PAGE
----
I always loved singing but when I first started with yoga I hated chanting. HATED it. In my world chanting was not singing – at that point in my practice my personal comfort zone was so narrow and tight that I am amazed I could breathe.
Looking back I think it was the delivery of my first teachers that turned me off so much. In the classes I attended chanting seemed tortured, usually the teacher was loud and everyone else was whispering. We were all uncomfortable and for years I thought it was the lamest most antiseptic thing ever. Sometimes I would get so frustrated by chanting in a class that I would simply roll up my mat and go.
I was years into my practice before I attended my first Kirtan and my belief about chanting shifted. Kirtan is a beautiful practice of call and response chants. I realized then that chanting is uplifting, it is freeing – my first Kirtan was absolutely opposite of every experience I had had with chanting until that moment. I fell in love with the practice – in LOVE.
Singing as healer is as old as human kind. It is part of every tradition. Like songs chants can be short and sweet or long and elaborate. By nature chants are repetitive and repetition is a known doorway to the meditative mind. Chanting is an energetic expression and a powerful tool of healing. Now, I use it daily and infuse it into my world by chanting while driving, or cooking, or showering. I interweave it into my classes and try to inspire my students to sing out loud.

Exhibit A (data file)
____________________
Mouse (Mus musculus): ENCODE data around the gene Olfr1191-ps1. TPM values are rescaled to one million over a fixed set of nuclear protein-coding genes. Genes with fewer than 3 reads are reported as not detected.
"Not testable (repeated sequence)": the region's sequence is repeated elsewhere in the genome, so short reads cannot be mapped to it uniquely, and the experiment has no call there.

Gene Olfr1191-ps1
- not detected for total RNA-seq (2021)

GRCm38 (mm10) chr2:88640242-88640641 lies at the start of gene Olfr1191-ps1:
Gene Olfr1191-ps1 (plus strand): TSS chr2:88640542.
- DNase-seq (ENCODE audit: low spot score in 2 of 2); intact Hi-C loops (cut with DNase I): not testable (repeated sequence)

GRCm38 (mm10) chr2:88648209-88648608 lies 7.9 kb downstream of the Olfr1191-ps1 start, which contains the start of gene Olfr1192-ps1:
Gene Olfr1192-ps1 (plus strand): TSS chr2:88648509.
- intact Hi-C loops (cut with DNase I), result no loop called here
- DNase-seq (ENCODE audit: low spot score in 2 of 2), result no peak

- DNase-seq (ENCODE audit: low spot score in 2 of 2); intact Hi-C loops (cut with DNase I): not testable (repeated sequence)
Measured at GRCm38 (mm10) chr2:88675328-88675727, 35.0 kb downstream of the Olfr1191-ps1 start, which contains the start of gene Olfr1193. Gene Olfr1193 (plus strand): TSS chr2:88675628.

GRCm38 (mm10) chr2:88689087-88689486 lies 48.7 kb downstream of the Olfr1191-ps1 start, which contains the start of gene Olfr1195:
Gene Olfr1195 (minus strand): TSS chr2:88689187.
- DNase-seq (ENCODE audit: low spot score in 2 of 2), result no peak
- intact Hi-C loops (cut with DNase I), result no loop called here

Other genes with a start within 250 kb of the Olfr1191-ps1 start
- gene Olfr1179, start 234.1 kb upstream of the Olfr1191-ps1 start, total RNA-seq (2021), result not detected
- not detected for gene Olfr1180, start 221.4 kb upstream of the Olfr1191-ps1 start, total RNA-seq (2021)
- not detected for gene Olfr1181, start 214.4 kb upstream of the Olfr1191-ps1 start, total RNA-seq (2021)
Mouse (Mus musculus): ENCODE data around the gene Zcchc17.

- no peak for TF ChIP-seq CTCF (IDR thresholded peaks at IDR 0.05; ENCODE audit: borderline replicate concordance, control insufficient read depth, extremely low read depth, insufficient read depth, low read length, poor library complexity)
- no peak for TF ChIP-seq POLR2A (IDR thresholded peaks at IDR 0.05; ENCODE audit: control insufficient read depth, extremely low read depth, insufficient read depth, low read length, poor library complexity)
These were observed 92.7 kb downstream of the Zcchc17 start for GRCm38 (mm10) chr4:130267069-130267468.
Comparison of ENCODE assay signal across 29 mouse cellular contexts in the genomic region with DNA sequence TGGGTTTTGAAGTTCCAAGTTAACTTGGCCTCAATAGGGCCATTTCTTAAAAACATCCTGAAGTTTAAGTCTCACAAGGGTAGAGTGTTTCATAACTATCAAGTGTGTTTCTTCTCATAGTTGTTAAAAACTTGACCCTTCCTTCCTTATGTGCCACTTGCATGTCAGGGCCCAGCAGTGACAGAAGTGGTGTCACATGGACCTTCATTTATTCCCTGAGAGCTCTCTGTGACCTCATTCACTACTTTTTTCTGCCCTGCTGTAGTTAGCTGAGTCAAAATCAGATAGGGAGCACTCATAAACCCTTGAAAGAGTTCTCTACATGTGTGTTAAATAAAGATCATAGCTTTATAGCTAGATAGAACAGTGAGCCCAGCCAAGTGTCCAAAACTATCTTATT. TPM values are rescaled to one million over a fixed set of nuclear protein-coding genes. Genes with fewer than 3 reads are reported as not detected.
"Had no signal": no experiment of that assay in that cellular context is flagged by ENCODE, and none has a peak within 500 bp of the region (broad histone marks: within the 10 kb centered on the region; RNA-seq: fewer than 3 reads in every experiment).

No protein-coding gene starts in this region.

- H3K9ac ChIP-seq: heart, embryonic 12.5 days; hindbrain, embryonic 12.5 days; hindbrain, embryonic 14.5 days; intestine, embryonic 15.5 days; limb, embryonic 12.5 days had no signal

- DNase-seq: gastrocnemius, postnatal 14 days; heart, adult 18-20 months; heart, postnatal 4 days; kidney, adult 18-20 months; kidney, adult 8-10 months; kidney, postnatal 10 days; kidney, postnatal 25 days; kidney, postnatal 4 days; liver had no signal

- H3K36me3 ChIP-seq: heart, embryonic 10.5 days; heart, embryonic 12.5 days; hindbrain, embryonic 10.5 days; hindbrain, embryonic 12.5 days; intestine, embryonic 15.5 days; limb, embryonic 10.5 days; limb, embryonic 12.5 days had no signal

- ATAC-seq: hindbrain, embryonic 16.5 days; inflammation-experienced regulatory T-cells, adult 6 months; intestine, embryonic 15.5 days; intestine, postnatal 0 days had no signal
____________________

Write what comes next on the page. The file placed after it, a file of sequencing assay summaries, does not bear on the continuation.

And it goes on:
During the annual Healing House Retreat we begin before sunrise and sing the world awake. This year, on the first morning we stood with our feet on the rocks, our voices raised, eyes on the melding point of water and sky – it was beautiful and healing. The second morning it rained and so our practice shifted inside and we watched a gray dawn fan out into morning.
To help my students, I often use recorded music when we chant. I have found that it softens the forced feeling by having something to follow and makes them less nervous to raise their voice. The second morning we sang out loud with a recording of Jai-Jagdeesh (Quiet Winds very own Avtar’s beautiful sister) to expand our hearts:
Aad Guray Nameh
I bow to the Primal Wisdom
Jugaad Guray Nameh
I bow to the Wisdom through the Ages
Sat Guray Nameh
I bow to the True Wisdom
Siri Guru Devay Nameh
I bow to the great, unseen Wisdom.
It is a beautiful chant on its own but that morning with the water moving in front of us it was ethereal. As we moved and sang, sang and moved the sky in front of us became alive with gulls swooping in the early morning light – it was breathtaking: Singing in the sunrise at the Healing House Retreat